Ben Shahn's California Justice
|Ben Shahn, Apotheosis, 1932-1933|
|Ben Shahn, The Passion of Sacco and Vanzetti, 1931-1932. Whitney Museum|
As an attempt to tell a complex story in Renaissance-style continuous narrative, Apotheosis is not as successful as Sacco and Vanzetti. Still, it's easy to understand why LACMA coveted it, as one of the last major Shahns out there. Apotheosis blends caricature, painterly flatness, and a stateside surrealism informed by quattrocento Italy.
|Ingres, Apotheosis of Homer, 1827. Louvre|
|Ben Shahn, My Son is Innocent, 1932|
|Ben Shahn, Demonstration, 1933|
Maybe the best painting of the cycle is Governor James Rolph, Jr, of California, shown as a top-hatted, boutonniered grotesque. Rolph ran on pardoning Mooney (back when Republicans campaigned on freeing radical leftists convicted on terrorism charges). He didn't deliver. Shahn's portrait is here, but he didn't include Rolph in Apotheosis.
In the 1933 brochure for the first showing of the Mooney cycle, at New York's Downtown Gallery, Diego Rivera found in Shahn a kindred spirit. Rivera wrote,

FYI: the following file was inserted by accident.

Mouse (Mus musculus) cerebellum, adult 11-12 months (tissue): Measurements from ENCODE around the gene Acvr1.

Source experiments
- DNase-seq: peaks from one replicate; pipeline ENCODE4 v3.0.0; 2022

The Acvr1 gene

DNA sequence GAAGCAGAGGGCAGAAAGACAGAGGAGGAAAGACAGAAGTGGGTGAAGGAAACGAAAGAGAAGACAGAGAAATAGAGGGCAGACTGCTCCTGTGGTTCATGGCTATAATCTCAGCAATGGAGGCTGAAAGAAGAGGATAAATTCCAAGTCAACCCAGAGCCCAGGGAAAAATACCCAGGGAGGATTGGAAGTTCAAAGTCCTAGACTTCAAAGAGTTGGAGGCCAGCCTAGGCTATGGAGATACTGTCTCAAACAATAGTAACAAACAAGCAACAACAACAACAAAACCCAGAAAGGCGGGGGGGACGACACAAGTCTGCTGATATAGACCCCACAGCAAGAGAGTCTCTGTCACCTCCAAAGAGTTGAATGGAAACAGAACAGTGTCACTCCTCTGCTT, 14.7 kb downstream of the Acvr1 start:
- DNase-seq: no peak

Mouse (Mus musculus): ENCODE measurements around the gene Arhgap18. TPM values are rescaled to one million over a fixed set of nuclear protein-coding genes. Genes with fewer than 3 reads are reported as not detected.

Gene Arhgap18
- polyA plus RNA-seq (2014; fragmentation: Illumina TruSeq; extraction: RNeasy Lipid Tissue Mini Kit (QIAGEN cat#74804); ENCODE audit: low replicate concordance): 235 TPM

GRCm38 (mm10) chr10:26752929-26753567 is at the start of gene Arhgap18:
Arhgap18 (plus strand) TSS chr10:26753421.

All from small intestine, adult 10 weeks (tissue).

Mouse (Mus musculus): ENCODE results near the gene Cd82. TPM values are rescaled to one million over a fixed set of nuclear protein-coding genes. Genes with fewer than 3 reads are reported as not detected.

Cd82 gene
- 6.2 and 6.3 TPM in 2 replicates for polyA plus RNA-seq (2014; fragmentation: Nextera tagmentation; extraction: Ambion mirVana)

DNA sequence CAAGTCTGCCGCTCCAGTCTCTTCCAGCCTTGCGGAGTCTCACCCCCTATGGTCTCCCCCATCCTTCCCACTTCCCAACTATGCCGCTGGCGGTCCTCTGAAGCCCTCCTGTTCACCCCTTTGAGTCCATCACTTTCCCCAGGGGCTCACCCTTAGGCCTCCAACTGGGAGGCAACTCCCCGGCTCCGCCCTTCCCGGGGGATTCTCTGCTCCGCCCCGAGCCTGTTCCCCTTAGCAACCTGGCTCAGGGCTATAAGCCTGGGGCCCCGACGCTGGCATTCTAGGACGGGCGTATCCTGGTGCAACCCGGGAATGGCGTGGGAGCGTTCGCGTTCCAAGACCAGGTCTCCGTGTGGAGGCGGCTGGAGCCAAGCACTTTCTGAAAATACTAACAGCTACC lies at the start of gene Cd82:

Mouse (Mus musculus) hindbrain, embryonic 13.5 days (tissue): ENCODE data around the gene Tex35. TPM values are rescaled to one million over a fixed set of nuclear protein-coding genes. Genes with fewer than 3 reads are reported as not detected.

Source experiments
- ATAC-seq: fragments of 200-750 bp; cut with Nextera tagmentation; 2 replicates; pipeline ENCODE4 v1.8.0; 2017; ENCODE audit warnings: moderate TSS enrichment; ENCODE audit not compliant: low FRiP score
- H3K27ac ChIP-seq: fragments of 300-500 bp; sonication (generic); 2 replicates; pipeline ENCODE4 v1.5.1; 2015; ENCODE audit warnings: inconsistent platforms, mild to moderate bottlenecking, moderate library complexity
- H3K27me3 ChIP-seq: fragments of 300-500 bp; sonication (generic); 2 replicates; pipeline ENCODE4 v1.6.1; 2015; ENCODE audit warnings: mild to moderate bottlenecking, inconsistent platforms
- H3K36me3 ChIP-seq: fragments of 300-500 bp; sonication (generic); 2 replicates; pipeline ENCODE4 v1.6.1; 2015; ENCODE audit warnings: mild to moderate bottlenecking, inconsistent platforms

The English esthete, John Ruskin, said many years ago, something to the effect that lilies and peacocks are beautiful without serving any utilitarian purpose. Some time later the great painter, Picasso, added: "Art is twice beautiful because it is useless." But we painters of the people of the American continent proclaim: "Whatever is not five times useful is not beautiful."
Rivera was speaking against the white-cube (and white-people) grain of this time. In many ways Apotheosis is prescient, a marker of a change in sensibility from "art for art's sake" to "all art is political."